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Oliver Ekman-Larsson is back on the trade block. The Canucks should stay far away.

The veteran defenceman has been on the decline for several seasons.
oliver ekman-larsson jason franson cp
Arizona Coyotes captain Oliver Ekman-Larsson is available for trade but doesn't make sense for the Vancouver Canucks. photo: Jason Franson, CP

The Vancouver Canucks need to upgrade their defence. The Arizona Coyotes are looking to trade Oliver Ekman-Larsson. As Avril Lavigne would say, can I make it any more obvious?

Ekman-Larsson was on the trade block last year too and Canucks general manager Jim Benning nearly traded for him then. According to Elliotte Friedman, trade talks broke down when the Coyotes wanted Thatcher Demko in return

When he couldn’t reach a deal for Ekman-Larsson, Benning moved on to pursuing Tyson Barrie in free agency before finally acquiring Nate Schmidt via trade. That single-minded focus on defencemen likely played a role in Benning “running out of time” to sign Tyler Toffoli.

Now Ekman-Larsson is on the trade block again.

“I think there’s an understanding that the Coyotes want to move on and I think the player wants to move on, too,” said Sportsnet’s Elliotte Friedman. “One thing I hear about Ekman-Larsson is he needs a new start. It’s just gotten a bit stale for him and the franchise and he needs somewhere else to go to rejuvenate himself.”

That somewhere else shouldn’t be Vancouver.

Ekman-Larsson isn't the answer for Canucks' needs

The Canucks definitely need an upgrade on defence, particularly someone who can step in to replace Alex Edler’s minutes on the left side. Ekman-Larsson, despite his reputation as a top-pairing defenceman, is not the answer.

There’s a lot to like about Ekman-Larsson. He’s consistently put up 40+ points, including a 43-point pace in the shortened 2020-21 season. He’s a smooth and effortless skater, who has averaged over 23 minutes per game in his career while playing in every situation. He has decent size at 6’2” and 200 lbs and even boasts leadership qualities as captain of the Coyotes.

There are, however, a few sticking points to all of these positives. One is that he’ll be turning 30 in just a few weeks. With what we know about aging curves in hockey, Ekman-Larsson’s best years are likely behind him. 

That’s a problem, because Ekman-Larsson still has six years remaining with an $8.25 million cap hit.

His cap hit alone should end any discussion of the Canucks’ acquiring Ekman-Larsson, but the truth is that the Canucks could make it work. With the right combination of salary retention and the Coyotes taking a salary cap dump in return — hello, Loui Eriksson — there are ways to get Ekman-Larsson under the cap.

Analytics show Ekman-Larsson's decline

Even if the Canucks could get it done, they shouldn’t, because Ekman-Larsson’s game has been steeply on the decline for several years. 

We can see that decline via the isolated impact heat maps from HockeyViz. These heat maps attempt to account for contextual factors such as usage and quality of competition and teammates.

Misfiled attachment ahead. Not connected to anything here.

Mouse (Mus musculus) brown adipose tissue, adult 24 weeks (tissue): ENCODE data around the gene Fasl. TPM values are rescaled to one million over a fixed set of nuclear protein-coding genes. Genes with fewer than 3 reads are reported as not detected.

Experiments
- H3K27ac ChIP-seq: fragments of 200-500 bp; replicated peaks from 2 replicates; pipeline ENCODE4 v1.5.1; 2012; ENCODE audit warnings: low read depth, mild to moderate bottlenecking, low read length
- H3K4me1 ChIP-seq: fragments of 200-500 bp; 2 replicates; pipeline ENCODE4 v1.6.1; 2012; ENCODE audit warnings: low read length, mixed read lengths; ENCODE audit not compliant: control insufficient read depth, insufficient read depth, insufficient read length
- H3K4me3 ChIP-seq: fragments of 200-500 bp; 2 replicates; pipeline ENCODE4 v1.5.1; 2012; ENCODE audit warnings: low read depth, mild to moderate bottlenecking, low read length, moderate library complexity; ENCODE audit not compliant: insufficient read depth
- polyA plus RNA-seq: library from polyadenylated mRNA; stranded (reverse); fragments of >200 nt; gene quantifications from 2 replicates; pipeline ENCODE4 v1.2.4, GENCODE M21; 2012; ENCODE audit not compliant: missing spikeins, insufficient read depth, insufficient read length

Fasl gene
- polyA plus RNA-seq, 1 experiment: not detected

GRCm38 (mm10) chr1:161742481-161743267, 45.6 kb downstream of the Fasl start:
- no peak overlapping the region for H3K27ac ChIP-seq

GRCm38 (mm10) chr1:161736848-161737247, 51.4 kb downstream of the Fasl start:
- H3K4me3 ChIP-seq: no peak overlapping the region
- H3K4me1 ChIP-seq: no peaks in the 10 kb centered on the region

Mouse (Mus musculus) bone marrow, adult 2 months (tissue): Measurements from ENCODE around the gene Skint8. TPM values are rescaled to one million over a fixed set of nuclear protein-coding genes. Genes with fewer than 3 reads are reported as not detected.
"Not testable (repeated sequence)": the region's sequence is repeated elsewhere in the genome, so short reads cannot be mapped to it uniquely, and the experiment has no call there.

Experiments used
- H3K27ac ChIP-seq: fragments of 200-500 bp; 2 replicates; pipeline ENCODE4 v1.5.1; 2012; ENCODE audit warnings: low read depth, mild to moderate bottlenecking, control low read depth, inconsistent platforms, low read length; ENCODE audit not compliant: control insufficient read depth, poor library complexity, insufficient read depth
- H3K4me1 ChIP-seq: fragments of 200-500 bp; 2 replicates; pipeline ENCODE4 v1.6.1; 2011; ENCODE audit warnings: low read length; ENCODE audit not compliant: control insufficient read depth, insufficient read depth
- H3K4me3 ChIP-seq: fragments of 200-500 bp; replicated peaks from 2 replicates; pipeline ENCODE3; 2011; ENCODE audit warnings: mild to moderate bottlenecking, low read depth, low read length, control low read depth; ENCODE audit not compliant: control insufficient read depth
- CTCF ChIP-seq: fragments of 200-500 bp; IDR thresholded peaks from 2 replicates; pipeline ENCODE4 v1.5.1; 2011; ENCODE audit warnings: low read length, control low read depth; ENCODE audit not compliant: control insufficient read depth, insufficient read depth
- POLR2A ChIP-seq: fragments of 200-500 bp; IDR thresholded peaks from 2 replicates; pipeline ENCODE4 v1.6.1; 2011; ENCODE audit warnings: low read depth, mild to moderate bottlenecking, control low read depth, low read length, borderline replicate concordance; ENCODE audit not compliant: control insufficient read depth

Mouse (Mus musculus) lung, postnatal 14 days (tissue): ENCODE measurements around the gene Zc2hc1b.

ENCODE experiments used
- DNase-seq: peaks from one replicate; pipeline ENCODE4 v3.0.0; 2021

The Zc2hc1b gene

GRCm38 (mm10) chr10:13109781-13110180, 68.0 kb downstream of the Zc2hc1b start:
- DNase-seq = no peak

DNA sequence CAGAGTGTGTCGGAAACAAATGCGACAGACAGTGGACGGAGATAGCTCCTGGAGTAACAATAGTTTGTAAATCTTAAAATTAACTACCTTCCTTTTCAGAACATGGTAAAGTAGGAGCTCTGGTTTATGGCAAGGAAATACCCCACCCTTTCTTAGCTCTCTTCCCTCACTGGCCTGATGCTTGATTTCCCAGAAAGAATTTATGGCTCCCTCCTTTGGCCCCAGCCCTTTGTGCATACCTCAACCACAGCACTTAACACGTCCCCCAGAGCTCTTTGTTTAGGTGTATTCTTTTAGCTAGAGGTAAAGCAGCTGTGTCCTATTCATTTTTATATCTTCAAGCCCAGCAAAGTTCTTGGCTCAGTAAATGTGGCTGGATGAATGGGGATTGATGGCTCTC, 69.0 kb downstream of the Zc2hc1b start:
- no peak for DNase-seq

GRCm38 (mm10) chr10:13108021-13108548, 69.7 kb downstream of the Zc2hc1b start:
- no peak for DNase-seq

ekman-larsson seasons hockeyvizOliver Ekman-Larsson's isolated impact per season via

At his peak at 24-years-old in the 2015-16 season, not only did Ekman-Larsson put up 55 pints to lead the Coyotes in scoring, he was also a puck possession beast at 5-on-5. The deep blue colour in front of his own net at the bottom shows how teams simply did not get shots from in tight when Ekman-Larsson was on the ice, while the bright red in front of the opposing net at the other end of the ice shows how dangerous the Coyotes shots were.

Unfortunately, it’s been downhill ever since, with his worst season coming in 2020-21. The defensive zone shows vast red areas where Ekman-Larsson was unable to prevent opposing teams from creating dangerous scoring chances, while he was unable to create as much offensively.

Another way of looking at Ekman-Larsson’s season is using Wins Above Replacement (WAR). By TopDownHockey’s version of WAR, Ekman-Larsson is in the 5th percentile of NHL defencemen. In other words, 95% of NHL defencemen were better than Ekman-Larsson last season.

Evolving-Hockey’s version of WAR is a little friendlier to Ekman-Larsson. He comes in at 196th among the 301 NHL defencemen who played at least one game this season. The primary reason he didn’t finish lower is his power play offence, which ranked 6th among NHL defencemen according to Evolving-Hockey.

There's no fit in Vancouver for Ekman-Larsson

That’s another sticking point for the Canucks. As the rest of Ekman-Larsson’s game has declined, he’s at least been able to put up points on the power play. With Quinn Hughes certain to retain his spot as the quarterback of the first power play unit, however, Ekman-Larsson would get fewer minutes and less-talented teammates on the second unit.

Ekman-Larsson wouldn’t improve the Canucks defensively, wouldn’t fit on their first power play unit to help offensively, has a massive contract that would exacerbate the Canucks’ cap troubles, and will be on the wrong side of 30 as the team’s young core hits their prime. 

There’s always a chance that a player like Ekman-Larsson bounces back in some way in a new environment. But at his age and with his contract, that chance just isn’t worth the risk for the Canucks. Frankly, it might not be worth the risk for any team.